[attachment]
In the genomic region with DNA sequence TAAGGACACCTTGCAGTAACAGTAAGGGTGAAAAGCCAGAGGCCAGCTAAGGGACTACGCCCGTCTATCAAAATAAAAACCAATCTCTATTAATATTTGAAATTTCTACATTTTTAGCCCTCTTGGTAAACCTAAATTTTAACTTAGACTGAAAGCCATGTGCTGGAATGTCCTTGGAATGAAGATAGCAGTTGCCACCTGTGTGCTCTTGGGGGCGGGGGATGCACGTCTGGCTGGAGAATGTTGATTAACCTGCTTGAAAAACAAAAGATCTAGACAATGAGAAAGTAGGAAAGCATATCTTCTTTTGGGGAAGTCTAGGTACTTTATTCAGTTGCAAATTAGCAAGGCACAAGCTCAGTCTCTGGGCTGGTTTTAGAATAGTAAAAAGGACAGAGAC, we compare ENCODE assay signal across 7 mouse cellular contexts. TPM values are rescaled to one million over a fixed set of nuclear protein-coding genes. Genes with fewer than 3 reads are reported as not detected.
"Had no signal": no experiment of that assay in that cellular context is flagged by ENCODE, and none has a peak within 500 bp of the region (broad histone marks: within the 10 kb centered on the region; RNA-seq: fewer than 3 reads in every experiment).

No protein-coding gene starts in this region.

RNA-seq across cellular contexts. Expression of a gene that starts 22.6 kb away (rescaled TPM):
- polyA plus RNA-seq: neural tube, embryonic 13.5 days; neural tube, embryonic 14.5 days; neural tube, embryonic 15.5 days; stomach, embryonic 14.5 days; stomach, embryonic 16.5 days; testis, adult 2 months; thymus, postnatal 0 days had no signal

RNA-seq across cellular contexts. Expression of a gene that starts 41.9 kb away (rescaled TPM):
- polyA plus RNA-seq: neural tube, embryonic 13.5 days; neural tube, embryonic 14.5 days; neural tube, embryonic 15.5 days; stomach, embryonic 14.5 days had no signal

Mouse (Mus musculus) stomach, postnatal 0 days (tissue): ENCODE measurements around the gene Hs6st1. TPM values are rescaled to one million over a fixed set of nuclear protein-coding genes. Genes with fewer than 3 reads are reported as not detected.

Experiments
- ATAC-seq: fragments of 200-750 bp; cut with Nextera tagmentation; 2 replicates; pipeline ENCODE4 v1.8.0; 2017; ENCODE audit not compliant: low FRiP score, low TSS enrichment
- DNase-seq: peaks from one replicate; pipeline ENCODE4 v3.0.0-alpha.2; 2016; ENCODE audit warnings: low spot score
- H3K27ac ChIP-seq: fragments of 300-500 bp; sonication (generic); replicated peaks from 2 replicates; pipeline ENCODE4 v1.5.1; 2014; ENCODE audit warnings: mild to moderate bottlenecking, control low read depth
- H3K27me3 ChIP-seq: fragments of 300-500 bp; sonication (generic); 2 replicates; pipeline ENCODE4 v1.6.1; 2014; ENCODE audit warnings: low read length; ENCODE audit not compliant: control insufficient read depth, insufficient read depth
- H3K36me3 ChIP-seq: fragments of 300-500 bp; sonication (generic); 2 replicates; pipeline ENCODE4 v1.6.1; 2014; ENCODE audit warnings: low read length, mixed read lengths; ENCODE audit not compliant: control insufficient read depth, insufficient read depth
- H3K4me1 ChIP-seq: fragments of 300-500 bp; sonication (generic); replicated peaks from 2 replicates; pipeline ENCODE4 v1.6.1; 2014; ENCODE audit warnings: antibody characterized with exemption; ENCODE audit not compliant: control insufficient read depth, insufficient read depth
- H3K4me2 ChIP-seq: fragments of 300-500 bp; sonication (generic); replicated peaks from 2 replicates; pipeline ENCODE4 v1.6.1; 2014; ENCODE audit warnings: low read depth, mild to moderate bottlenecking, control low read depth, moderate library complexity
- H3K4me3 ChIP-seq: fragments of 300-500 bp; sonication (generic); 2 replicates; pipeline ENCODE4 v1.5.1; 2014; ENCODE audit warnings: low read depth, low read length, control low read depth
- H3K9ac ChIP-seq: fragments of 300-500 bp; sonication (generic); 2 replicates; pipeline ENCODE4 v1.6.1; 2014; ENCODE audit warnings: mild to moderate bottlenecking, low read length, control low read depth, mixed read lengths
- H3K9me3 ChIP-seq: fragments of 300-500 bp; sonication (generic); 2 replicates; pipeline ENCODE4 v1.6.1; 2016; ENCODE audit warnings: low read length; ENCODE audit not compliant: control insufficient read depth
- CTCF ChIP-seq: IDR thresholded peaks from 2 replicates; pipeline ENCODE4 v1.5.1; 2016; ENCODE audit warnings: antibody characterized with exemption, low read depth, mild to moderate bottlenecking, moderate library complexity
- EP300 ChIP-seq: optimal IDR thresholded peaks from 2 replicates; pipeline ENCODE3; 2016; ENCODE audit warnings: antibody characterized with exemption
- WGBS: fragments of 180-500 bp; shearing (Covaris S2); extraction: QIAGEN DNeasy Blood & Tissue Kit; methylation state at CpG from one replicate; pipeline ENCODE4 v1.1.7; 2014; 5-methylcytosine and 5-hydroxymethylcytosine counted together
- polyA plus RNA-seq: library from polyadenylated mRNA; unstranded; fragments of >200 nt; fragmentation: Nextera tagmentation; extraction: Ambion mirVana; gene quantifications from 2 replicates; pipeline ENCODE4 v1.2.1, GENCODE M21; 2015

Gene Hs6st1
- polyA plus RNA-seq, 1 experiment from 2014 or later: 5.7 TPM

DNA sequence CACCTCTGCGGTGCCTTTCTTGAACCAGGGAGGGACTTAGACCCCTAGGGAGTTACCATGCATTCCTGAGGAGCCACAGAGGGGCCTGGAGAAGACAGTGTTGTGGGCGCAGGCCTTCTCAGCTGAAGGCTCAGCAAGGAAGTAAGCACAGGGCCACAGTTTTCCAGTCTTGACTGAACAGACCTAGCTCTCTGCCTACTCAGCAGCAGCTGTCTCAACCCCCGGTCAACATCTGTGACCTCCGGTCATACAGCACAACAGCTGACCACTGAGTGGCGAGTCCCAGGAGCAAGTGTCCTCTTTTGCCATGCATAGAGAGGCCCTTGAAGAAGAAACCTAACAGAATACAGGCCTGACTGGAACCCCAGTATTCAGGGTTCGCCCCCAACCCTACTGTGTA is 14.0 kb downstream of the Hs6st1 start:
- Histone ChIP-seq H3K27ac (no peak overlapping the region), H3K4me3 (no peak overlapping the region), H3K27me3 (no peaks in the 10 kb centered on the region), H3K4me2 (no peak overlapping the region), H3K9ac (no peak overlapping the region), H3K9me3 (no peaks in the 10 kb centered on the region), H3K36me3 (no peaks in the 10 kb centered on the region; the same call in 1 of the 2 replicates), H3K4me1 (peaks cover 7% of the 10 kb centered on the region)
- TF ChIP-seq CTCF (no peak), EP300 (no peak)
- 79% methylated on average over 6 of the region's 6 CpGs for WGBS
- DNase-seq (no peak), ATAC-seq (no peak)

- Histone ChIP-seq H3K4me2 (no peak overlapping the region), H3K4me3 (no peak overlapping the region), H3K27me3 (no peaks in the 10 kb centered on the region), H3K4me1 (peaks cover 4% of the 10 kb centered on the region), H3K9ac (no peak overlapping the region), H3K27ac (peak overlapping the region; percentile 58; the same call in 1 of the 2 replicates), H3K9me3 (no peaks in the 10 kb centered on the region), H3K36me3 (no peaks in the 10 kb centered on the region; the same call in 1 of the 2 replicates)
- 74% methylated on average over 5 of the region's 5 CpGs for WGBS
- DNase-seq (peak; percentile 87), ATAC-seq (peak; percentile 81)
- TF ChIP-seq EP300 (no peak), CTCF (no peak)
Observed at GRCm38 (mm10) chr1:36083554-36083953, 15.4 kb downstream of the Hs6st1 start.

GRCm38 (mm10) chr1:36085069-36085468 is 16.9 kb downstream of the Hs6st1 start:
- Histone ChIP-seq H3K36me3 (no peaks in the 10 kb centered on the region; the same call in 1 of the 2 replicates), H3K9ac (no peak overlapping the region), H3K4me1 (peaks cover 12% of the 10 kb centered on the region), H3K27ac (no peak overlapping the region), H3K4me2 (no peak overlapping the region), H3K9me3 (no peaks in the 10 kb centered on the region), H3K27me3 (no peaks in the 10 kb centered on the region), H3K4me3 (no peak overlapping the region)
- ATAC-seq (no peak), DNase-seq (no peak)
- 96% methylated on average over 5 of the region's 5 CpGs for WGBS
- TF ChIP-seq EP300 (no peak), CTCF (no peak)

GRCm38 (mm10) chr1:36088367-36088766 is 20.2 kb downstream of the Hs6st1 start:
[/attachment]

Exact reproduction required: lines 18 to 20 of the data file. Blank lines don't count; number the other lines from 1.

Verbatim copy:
- H3K9ac ChIP-seq: fragments of 300-500 bp; sonication (generic); 2 replicates; pipeline ENCODE4 v1.6.1; 2014; ENCODE audit warnings: mild to moderate bottlenecking, low read length, control low read depth, mixed read lengths
- H3K9me3 ChIP-seq: fragments of 300-500 bp; sonication (generic); 2 replicates; pipeline ENCODE4 v1.6.1; 2016; ENCODE audit warnings: low read length; ENCODE audit not compliant: control insufficient read depth
- CTCF ChIP-seq: IDR thresholded peaks from 2 replicates; pipeline ENCODE4 v1.5.1; 2016; ENCODE audit warnings: antibody characterized with exemption, low read depth, mild to moderate bottlenecking, moderate library complexity